NSF EPSCoR Northern Gulf Coast Hazards Collaboratory
The University of Alabama’s Role:
Supplying data, analyses, and visualization relevant to Mobile Basin simulations,
including data from large river and smaller watersheds at NEON sites in Alabama.
Amelia Ward, Derek Williamson, and Kenneth Fridley The University of Alabama
Center for Freshwater Studies and The Environmental Institute
firstname.lastname@example.org, email@example.com, firstname.lastname@example.org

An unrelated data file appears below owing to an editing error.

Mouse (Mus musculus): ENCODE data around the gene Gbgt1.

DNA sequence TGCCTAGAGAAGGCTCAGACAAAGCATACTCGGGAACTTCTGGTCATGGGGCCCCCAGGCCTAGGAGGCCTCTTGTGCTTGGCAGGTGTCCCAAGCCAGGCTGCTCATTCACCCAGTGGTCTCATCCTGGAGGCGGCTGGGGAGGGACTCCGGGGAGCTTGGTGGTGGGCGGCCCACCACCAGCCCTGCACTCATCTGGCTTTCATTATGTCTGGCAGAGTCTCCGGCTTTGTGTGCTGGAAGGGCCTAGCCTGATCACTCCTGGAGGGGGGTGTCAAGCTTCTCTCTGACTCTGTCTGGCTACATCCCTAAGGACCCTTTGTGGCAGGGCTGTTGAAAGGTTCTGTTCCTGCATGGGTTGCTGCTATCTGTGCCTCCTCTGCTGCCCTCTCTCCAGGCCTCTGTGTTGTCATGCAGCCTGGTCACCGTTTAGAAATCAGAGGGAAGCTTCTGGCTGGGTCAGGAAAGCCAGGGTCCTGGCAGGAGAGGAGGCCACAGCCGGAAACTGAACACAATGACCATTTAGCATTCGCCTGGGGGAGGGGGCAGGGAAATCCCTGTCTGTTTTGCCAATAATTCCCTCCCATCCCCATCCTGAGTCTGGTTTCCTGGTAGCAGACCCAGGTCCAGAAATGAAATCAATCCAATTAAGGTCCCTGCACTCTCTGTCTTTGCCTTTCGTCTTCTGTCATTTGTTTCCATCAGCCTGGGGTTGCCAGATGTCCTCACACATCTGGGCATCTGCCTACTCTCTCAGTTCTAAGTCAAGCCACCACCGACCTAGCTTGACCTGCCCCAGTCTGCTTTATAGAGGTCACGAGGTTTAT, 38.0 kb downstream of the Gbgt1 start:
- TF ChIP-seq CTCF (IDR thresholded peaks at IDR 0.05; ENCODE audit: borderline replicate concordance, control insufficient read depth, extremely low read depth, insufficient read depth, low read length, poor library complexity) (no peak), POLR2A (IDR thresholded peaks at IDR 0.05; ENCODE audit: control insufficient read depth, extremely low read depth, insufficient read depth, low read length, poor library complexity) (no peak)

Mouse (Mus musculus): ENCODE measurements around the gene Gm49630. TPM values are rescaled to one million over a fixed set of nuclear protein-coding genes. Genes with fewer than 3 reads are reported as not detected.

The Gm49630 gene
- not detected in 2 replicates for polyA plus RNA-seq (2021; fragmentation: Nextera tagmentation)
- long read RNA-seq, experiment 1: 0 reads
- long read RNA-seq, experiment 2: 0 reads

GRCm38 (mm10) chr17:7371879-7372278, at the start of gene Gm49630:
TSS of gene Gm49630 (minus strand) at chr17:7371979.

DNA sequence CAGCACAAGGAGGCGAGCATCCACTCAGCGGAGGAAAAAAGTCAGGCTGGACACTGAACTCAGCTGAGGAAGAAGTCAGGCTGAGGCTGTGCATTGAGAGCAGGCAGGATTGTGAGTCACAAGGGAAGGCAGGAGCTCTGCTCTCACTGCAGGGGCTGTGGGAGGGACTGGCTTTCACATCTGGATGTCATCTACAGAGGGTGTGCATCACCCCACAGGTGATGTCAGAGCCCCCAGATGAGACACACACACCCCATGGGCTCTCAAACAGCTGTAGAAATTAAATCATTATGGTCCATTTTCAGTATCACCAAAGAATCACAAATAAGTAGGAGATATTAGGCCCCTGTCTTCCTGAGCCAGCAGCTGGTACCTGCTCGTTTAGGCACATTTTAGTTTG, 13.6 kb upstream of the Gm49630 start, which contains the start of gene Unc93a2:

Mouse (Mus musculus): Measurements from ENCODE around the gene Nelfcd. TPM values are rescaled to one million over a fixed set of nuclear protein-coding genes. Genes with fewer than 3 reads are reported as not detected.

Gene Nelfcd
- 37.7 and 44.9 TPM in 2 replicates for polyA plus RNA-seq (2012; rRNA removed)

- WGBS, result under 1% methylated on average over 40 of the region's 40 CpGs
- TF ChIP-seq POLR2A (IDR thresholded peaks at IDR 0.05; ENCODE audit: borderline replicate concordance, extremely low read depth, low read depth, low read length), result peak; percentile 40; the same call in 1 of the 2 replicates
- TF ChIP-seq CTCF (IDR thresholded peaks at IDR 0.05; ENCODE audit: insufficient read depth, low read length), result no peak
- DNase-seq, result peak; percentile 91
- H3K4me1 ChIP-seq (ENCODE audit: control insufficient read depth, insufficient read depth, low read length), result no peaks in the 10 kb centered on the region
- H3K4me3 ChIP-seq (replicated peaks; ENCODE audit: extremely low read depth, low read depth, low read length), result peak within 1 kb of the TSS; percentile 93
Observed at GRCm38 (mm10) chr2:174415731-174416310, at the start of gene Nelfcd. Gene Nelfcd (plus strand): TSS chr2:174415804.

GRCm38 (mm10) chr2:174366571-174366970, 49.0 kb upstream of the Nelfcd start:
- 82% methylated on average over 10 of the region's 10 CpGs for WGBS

The Northern Gulf Coastal Hazards Collaboratory (NG-CHC) is an NSF funded project that leverages expertise of scientists and engineers from institutions across three states (Louisiana,Mississippi, and Alabama) to catalyze collaborations through enhanced, innovation-enabling cyberinfrastructure. One of the major goals is to advance research on coastal hazards with a focus on geosciences and engineering from the watershed to the coast. The University of Alabama (UA) team is contributing to the NG-CHC in several critical areas. Our data will contribute to the River/Watershed Flood Modeling (SULIS) simulation led by colleagues at Mississippi State University. We will also interface with developing data networks, e.g., NSF NEON, and populate the Collaboratory with descriptions of data sensors, type, format and links to raw and processed data. Specifically, the UA team will provide data processing, data gap identification, format exchange method development, and model visualization. For example, we have devised a procedure to assess water flow and nutrient flux from individual sub-basins of the Mobile River System in order to identify portions of the basin that are contributing the highest nutrients (e.g., nitrate) to down-gradient portions of the watershed and ultimately to Mobile Bay and coastal areas. This process will be expanded to include inter-year comparisons to illuminate effects of different land-use and changing precipitation patterns (drought, flooding). Ultimately, our results will enhance understanding of the role of water quality, stream dynamics, landscape connections, and evapo-transpiration (ET) from headwaters to coastal areas and in support of river models that include extreme events and inform immediate and long-term ecosystem recovery. Emphasis will be placed on spatial patterns and exploration of system tipping points.